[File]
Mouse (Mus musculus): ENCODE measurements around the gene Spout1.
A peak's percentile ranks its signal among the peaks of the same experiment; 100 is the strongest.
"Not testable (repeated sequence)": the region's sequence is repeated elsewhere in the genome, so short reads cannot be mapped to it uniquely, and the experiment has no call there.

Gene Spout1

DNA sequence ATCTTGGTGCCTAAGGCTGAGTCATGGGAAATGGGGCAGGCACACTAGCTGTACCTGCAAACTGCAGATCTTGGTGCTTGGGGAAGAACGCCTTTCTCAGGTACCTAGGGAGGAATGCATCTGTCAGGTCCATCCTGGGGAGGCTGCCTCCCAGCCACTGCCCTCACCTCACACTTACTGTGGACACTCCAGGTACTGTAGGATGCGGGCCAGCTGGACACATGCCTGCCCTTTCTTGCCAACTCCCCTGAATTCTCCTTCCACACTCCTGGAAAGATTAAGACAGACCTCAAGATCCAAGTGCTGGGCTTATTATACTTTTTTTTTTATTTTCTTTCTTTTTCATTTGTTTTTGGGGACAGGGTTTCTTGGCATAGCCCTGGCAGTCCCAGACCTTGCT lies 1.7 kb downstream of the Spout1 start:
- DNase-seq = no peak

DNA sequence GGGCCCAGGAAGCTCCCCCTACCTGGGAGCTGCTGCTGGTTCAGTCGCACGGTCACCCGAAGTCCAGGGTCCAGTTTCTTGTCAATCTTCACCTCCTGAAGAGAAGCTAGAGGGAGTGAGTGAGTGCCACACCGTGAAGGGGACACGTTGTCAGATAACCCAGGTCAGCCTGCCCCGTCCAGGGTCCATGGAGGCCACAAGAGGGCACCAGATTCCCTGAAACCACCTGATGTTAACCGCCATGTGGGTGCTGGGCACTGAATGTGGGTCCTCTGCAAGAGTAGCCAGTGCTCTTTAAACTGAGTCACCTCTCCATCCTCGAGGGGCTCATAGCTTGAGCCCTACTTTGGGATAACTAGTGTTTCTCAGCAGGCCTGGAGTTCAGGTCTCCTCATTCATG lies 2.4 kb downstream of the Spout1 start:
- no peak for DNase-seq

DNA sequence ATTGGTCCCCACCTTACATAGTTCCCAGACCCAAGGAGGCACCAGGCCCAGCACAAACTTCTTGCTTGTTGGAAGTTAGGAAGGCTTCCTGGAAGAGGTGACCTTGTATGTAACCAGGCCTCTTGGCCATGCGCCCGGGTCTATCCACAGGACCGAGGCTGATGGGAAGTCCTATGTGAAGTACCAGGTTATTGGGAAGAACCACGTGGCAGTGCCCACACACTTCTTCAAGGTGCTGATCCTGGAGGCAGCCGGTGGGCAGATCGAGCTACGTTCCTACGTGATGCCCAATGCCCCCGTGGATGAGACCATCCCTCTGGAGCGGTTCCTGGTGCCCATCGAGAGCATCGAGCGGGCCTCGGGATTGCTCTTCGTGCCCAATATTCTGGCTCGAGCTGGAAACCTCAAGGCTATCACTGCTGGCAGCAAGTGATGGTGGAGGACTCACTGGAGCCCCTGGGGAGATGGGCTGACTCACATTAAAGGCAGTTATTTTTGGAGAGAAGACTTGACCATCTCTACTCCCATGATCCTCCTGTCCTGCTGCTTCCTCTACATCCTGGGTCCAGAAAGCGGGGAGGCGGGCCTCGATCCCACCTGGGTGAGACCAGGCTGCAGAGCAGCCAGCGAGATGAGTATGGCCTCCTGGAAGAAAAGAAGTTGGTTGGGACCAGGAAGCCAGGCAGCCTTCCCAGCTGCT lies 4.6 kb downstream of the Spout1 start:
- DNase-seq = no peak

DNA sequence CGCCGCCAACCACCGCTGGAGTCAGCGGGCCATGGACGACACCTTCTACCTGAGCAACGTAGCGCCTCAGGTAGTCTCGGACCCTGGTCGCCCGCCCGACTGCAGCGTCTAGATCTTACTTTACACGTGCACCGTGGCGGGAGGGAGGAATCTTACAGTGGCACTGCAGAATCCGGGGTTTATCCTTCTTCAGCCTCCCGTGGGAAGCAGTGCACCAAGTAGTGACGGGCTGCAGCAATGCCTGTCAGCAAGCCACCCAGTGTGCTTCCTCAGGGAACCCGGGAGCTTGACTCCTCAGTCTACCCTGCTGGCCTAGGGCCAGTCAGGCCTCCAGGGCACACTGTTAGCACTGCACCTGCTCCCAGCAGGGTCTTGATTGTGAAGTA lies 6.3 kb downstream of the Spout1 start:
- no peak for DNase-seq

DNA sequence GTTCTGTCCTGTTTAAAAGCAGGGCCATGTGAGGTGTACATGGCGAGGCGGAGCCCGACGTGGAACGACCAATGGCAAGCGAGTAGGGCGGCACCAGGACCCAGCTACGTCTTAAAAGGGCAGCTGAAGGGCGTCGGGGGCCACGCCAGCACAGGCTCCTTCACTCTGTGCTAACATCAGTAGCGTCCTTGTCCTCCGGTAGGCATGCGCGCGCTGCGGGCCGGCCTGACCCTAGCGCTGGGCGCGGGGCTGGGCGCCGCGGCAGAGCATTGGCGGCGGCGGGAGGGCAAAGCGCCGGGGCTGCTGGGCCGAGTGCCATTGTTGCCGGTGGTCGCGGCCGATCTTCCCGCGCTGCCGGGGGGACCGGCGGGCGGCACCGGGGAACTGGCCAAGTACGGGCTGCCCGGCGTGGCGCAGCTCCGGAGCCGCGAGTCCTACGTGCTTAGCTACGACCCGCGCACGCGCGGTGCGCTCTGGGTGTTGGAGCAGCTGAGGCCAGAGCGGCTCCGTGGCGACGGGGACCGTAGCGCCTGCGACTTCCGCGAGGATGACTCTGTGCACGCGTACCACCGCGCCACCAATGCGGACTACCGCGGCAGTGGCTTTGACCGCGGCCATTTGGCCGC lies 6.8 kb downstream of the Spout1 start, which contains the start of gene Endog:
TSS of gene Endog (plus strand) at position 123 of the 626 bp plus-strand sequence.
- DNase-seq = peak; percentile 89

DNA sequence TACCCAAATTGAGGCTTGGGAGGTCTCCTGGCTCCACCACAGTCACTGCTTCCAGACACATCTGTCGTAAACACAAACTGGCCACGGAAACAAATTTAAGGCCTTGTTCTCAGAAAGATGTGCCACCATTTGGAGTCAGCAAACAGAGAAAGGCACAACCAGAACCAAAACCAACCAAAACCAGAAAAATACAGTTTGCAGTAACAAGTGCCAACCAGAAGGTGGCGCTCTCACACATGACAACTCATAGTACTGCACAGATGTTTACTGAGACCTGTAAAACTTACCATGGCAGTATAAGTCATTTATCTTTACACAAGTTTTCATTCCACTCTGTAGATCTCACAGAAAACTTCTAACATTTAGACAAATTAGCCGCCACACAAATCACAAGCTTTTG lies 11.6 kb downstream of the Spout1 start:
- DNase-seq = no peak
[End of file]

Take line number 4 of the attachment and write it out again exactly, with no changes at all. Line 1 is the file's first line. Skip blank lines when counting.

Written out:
Gene Spout1